this blessed fact.  I know that he did not walk far.  I know, too, that
that was his own fault.  It was not the fault of his Lord.  Peter might
have walked the whole distance but for one fatal mistake.  He might
have won a complete triumph but for one tragic loss.

What happened to Peter?  "He saw the wind boisterous."  What does this
mean?  It means that Peter ceased giving his attention and his
confidence to Christ.  He fixed upon the difficulties.  In other words,
he lost his faith.  He came to believe in his hindrances more than in
his help.  He believed in Christ a great deal, but he believed more in
waves and wind and lightning and thunder.  He believed in Jesus, but he
believed more in weakness and death.  Looking at the wind he stepped
right off God's promise and it wasn't a second till he was up to his
neck in the raging water.

There was absolutely no failure possible so long as he stood firm upon
the promise of Christ.  "Come unto me, all ye that labor and are heavy
laden," Jesus is saying to you that are troubled and sin burdened.
That means that you can come.  That means that He is eager for you to
come.  And however far you have gone from God and however stiff may be
the tempest that blows about you, if you get this promise under your
feet all the storms that hell can let loose against a human soul will
leave you unshaken.  But you must keep a firm stand on the promise.

If you are here with some great yearning in your heart, some special
prayer for usefulness or for deliverance from a peculiar temptation,
lay hold on God's Word and cling to it and you will never be put to
confusion.  A saintly old friend of mine told me on one occasion about
praying for his child.  And he said he got the assurance that his baby
was going to recover.  She was suffering from membranous croup.  That
very night he was awakened by the mother and the nurse.  And he heard
the mother say to the nurse, "Is she dead?"  And he turned and went to
sleep with never a question and never a doubt.  He refused to look at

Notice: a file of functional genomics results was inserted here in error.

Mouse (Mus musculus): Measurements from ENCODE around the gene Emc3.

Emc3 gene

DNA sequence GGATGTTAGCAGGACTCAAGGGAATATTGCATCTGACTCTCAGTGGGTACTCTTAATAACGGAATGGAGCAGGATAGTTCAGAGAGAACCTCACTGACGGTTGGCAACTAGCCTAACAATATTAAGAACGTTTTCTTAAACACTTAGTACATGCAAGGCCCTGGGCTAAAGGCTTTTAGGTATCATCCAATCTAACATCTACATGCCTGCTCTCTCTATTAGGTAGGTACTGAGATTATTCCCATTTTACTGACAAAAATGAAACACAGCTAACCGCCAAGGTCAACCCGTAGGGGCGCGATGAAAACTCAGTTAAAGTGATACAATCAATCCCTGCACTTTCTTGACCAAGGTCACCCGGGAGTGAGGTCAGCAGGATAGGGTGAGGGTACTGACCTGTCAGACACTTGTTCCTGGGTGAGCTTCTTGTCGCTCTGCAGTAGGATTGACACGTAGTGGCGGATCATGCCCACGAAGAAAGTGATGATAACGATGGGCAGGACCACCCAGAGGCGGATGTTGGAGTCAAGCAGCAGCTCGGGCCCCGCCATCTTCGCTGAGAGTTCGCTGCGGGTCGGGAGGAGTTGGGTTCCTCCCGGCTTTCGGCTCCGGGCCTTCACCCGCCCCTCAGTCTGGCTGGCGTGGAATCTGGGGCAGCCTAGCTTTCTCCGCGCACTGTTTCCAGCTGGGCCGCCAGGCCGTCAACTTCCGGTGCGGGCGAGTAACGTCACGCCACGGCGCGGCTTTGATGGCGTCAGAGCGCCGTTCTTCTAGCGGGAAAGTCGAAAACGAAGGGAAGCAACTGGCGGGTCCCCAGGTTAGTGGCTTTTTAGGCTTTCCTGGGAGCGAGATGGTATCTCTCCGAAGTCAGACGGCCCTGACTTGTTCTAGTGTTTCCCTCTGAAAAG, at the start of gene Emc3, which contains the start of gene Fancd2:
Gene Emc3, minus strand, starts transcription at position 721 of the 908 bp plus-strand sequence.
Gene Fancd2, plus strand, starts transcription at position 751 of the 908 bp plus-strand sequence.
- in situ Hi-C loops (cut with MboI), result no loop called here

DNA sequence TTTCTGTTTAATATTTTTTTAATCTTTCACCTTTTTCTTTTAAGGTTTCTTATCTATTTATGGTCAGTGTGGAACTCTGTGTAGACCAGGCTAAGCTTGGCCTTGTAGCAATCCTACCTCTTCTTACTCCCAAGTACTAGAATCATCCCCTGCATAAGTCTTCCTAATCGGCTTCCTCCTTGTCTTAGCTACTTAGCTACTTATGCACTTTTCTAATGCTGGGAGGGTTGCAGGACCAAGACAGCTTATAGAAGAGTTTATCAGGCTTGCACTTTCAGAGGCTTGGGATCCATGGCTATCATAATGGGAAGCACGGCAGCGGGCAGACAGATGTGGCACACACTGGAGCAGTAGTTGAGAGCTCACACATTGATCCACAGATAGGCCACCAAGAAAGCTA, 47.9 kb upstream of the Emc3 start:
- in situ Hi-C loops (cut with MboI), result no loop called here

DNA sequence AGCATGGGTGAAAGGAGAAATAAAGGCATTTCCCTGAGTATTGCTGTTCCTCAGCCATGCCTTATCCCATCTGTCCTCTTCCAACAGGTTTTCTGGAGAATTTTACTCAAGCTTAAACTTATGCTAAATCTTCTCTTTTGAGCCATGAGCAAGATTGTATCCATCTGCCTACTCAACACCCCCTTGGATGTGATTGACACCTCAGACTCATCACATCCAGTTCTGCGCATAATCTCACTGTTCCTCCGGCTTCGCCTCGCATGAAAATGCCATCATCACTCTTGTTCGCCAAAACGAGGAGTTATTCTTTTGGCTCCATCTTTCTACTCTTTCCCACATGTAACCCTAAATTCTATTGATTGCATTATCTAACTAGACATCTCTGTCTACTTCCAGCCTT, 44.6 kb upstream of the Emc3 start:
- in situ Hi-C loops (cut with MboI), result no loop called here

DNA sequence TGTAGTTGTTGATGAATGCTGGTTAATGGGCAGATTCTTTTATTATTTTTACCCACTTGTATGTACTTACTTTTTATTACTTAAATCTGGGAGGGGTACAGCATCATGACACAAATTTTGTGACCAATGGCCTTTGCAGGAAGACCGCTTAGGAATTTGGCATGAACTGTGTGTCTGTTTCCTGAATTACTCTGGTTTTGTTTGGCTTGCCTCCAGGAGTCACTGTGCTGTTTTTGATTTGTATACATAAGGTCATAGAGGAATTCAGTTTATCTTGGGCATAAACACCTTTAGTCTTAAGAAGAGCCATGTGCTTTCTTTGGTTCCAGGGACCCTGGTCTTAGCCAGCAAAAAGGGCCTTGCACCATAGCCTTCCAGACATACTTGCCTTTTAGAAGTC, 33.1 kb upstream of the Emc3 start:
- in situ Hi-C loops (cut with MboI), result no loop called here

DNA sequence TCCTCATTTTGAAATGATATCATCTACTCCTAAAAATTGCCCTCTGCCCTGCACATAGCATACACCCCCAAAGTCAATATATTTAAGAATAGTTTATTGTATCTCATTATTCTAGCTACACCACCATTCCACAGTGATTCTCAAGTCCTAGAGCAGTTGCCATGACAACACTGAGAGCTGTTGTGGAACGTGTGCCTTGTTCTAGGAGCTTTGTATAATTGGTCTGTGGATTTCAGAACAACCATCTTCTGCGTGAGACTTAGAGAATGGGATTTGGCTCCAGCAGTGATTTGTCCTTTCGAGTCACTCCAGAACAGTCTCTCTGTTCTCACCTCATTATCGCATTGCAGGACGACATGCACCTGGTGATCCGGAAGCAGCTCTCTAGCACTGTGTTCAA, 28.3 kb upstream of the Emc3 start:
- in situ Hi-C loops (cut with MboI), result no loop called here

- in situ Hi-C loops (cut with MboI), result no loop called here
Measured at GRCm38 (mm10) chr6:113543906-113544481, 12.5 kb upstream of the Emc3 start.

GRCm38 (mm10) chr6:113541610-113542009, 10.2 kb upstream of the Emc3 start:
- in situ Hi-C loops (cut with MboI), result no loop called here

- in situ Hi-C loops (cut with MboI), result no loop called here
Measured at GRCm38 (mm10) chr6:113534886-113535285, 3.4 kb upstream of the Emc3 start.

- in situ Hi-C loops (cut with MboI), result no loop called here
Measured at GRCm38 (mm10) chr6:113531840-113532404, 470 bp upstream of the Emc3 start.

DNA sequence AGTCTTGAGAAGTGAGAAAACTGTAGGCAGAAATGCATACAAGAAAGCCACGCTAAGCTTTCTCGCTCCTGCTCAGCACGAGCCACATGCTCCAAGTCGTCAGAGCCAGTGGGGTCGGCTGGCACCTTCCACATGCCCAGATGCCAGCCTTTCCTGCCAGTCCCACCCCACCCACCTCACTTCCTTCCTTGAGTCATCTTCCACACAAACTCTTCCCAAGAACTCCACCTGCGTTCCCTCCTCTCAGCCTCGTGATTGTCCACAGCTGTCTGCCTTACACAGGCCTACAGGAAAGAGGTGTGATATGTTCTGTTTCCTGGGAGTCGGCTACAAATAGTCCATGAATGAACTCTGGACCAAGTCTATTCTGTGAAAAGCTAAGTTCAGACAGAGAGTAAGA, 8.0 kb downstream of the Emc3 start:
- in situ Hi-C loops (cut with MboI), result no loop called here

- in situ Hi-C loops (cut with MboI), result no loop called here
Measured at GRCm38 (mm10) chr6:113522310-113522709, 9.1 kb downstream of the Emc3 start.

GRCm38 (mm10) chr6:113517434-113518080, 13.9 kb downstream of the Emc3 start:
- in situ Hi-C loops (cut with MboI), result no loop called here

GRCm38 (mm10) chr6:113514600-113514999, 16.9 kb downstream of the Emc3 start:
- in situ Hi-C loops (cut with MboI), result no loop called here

the waves.

Peter got too interested and too absorbed in difficulties.  It is so
easy to do that.  Peter took counsel of his fears.  I have done the
same and you have done the same a thousand times over.  We are not
going to be harsh and critical with him.  By so doing we would be too
hard upon ourselves.  But this I say: It is a great calamity.  It is a
great shame.  Oh, that we might get upon the higher ground of the
psalmist who said, "Wherefore will we not fear though the earth be
removed and though the mountains be cast into the midst of the sea."

But looking at the boisterous wind and taking counsel of our
fears,--these are not the only things that work our ruin.  We might be
persuaded, and often are, to take our eyes off Christ as much by our
advantages as by our disadvantages.  Had Peter said within himself,
"The law of gravitation is not so invariable as I thought," or "I am a
much superior man to what I dreamed I was."  If Peter had fixed his
confidence in self or in circumstances he would have gone down just the
same.  Anything that turns our eyes away from a steadfast gaze of faith
upon Christ spells disaster.

What happened to Peter when he began to look at the boisterous wind?
You know.  He began to sink.  Peter sinking right in the presence of
Christ,--that is pathetic.  He can help nobody now.  He could not have
saved his own child if he had been there.  Unbelievers seated smugly in
the boat said, "Ah!  I thought so.  I knew something like that would
happen."  I do not know that Peter would ever have noticed the
boisterous wind unless somebody had called his attention to it.  I can
imagine Thomas might have shouted to Peter and said, "Look out, Peter.
There comes a tremendous wave."  Anyway, Peter is sinking.

Did you ever have that experience?  Do you know what it is to feel that
soul sickening sensation that comes to one who is sinking?  Do you know
what it means to be losing your grip on God, losing your power in
prayer, losing your grip of things spiritual?  Did you ever sink?  Are
you sinking to-day?  I think I know something of the experience of
Peter.  I have an idea that you know something of it.

Young man, away from home for the first time, are you sinking?  Little
by little are you giving up your faith?  Little by little are you
flinging away the fine ideals that were the strength of your earlier
years?  Young woman, are you sinking?  Business man, cumbered with many
cares, living your life in the thick of the fight, are you keeping
straight and clean or are you losing your vision?  Are you sinking?
What was the matter with Lot in Sodom?  He led a sinking life.  That
was it and it cost him every one that was dear to him.  It will prove
expensive to you.  Oh, Christian worker, you will not count as long as